Arvid and Mildred Harnack in Germany in 1930. Photo: UW-Madison.

American spy was once executed by Germany


Among the prominent members of the Red Choir, the famous anti-Nazi spy network, there was a woman named Mildred Harnack.

Mildred Fish Harnack was born in Wisconsin, USA to an immigrant German family and is a lecturer in German literature at the University of Wisconsin-Madison. There, she met and married German economist Arvid Harnack, then moved to Germany in 1929.

Arvid comes from a prestigious family, with many people being teachers, lawyers, and economists. In the early 1930s, he began a relationship with the elite in Berlin. Like many others during the Great Depression, Arvid was fascinated by the Soviet economic model, the country unaffected by the crisis, and sympathetic to communism.

Arvid and Mildred Harnack in Germany in 1930. Photo: UW-Madison.

Mildred was like-minded to her husband in political matters. Together, about 50 economists and teachers formed a research group on the Soviet planning economic model, just before Adolf Hitler became German chancellor in 1933.

After the fascist boss took power, their group was forced to disband. Because the group’s existence was not entirely illegal, the members escaped Hitler’s persecution.

During the first period of Hitler’s rule, the Harnack had a stable life when Arvid applied for a job in the German Ministry of Economy, while Mildred worked as a translator and a lecturer of English language and English-American literature.

In addition, Mildred contacted with American organizations abroad, joined her husband in the Soviet Union and returned to the United States in the second half of the 1930s. On this journey, the couple met some influential people, in which many people carry liberal ideas and hopes for Hitler’s downfall.

The Harnack family then went on to set up a discussion group on a wide range of topics, including the future of the country and German politics, in the presence and absence of Hitler. This is a dangerous action because some discussions have been identified as having anti-fascist content, putting them at risk of arrest.

In 1936, Arvid and Mildred and their group came into contact with the couple Harro Schulze-Boysen, an officer of the Luftwaffe. Harro and his wife Libertas are both from aristocracy and have insight, not only about the military but also the aristocracy as well as the working class.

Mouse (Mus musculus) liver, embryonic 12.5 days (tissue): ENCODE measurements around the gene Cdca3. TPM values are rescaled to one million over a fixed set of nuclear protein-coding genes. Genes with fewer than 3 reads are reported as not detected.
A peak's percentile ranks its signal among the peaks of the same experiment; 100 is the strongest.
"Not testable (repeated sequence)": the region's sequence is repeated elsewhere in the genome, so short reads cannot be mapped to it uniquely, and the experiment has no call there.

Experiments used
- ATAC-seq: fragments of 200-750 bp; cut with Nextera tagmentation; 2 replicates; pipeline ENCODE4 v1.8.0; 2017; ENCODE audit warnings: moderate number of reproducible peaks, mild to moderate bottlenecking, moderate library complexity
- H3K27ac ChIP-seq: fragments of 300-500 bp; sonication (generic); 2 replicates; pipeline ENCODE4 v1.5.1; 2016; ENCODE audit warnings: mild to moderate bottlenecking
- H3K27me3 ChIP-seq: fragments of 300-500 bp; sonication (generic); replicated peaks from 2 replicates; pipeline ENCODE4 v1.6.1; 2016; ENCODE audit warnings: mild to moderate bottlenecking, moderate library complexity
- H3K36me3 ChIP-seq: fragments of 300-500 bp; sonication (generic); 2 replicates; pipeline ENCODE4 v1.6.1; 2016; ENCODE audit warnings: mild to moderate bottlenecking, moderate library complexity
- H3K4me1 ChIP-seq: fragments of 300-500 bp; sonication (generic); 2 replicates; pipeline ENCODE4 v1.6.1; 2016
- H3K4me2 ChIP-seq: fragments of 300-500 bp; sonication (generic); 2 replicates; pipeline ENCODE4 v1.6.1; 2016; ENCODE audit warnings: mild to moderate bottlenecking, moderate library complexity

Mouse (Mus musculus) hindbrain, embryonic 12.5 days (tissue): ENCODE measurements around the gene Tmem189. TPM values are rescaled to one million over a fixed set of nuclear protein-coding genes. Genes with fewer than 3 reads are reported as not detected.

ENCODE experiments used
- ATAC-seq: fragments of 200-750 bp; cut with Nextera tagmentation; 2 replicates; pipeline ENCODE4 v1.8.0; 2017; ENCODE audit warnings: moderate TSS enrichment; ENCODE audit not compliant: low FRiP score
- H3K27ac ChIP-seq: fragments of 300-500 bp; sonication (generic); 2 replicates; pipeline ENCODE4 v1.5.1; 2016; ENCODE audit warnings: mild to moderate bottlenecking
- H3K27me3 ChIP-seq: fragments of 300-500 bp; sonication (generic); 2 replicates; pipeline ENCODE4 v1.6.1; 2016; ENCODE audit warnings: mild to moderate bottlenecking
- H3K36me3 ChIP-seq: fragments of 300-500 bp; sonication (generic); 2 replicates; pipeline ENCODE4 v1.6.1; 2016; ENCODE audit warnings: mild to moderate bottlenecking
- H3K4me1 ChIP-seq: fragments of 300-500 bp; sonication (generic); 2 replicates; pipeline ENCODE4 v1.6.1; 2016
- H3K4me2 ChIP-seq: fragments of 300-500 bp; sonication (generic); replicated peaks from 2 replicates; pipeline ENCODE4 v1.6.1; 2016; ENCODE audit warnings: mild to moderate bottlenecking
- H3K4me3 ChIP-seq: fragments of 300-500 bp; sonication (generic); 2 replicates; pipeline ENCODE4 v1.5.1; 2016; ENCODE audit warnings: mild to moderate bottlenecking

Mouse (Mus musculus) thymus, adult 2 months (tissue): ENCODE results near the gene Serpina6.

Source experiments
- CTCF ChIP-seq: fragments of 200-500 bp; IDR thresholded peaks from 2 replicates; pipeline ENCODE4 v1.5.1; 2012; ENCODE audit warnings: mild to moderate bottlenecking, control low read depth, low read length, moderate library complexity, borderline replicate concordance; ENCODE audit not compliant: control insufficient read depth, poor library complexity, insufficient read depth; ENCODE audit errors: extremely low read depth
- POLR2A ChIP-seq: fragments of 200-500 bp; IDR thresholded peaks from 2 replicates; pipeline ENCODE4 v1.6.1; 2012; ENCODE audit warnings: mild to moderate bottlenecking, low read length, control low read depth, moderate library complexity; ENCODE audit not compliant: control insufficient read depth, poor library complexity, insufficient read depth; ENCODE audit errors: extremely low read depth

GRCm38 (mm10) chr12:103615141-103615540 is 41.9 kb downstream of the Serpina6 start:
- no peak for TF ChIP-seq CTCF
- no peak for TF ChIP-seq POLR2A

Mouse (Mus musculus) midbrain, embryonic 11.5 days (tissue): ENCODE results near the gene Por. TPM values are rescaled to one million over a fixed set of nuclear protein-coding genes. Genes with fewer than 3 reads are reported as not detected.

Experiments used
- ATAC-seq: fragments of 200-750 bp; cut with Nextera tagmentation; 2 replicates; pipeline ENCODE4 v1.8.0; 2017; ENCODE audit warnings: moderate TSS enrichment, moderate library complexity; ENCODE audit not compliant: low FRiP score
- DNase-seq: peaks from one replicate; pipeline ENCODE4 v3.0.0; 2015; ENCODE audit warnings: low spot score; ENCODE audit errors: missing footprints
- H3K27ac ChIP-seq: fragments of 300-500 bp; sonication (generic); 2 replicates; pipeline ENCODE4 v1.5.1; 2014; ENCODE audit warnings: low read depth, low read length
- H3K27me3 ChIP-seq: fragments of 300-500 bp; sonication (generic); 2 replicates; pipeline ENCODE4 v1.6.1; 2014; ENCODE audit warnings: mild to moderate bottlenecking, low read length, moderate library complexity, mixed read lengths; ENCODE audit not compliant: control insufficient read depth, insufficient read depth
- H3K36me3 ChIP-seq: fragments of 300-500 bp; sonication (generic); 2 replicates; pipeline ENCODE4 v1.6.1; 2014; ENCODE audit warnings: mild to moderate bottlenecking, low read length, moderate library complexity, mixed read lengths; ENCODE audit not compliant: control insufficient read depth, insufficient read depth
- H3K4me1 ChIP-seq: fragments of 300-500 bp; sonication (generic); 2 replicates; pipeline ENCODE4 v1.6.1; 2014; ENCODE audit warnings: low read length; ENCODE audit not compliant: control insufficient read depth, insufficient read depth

Libertas worked on the film production department of the German Propaganda Department and witnessed firsthand how the Nazis exaggerated the truth, or simply deceived the public. Harro, meanwhile, has taken on various positions in the Luftwaffe, having access to many of its secrets.

In the late 1930s, Harro contacted the Soviets, offered them information and was welcomed, leading to the birth of the Red Choir spy group, the name given to Germany’s Gestapo secret service. nazi set. Harro also tried to reach Americans, but anti-German sentiment led to American intelligence suspicion and refused to cooperate with him.

The Red Choir was considered the most successful anti-Nazi spy network in World War II. The situation of the members of the network is quite diverse, from workers to officials, but united by the desire to oust Hitler.

The Red Choir has never gathered in big meetings because it’s too dangerous. Instead, each took advantage of random opportunities to meet other members.

After the meeting in 1936, the Harnack became friends with the Schulze-Boysen family and many members of the spy group. Through them, Arvid sent the Soviet Union information on the economic and production situation in Germany. Harro and the Harnack couple tried to gather information for Western countries before World War II broke out, but only the Soviet Union listened to them.

The Red Choir provided the Soviet Union with a wealth of information about Germany’s intention to invade. At first, the country did not believe it, but when the truth was revealed, the spy group was finally recognized by the Soviet government.

During that time, Mildred’s main job was recruiting members for the network. Thanks to her multidisciplinary work experience, such as society, education and literature, she knows a lot of people and contributes greatly to the development of a spy group. However, this heavy responsibility greatly damaged Mildred’s psyche, causing her to experience extreme stress accompanied by headaches and stomach problems.

Mildred Harnack in 1923. Photo: UW-Madison.

Mildred Harnack in 1923. Photo: UW-Madison.

In the period of 1941-1942, the Red Choir continuously sent information to the Soviet Union, but unfortunately was captured by German secret agents Gestapo. In July 1942, Gestapo successfully deciphered the code of a negligent operator during the operation, then quickly launched a campaign to arrest the members of the group.

The Schulze-Boysen couple were arrested on the last day of August 1942 and the Harnack family suffered the same fate a week later. They were blocked on the north coast of Germany, supposedly trying to flee to Sweden, the neutral state. Many other members of the Red Choir also did not escape Nazi Germany.

The Schulze-Boysen and Harnack families were executed in 1942 and 1943, respectively, by hanging from their pianos with piano strings, a measure thought to inflict pain on the victims. Mildred was initially sentenced to six years in prison for a supposedly less important role, but Hitler personally intervened and ordered her to be executed.

Their bodies were later tested and dissected by a German scientist. So far their remains have not been found.

The members of the Red Choir were later honored as heroes in the resistance against Hitler. Their lives and victories are commemorated throughout Germany with many statues, street names and memorials.

Luster (Follow War History)

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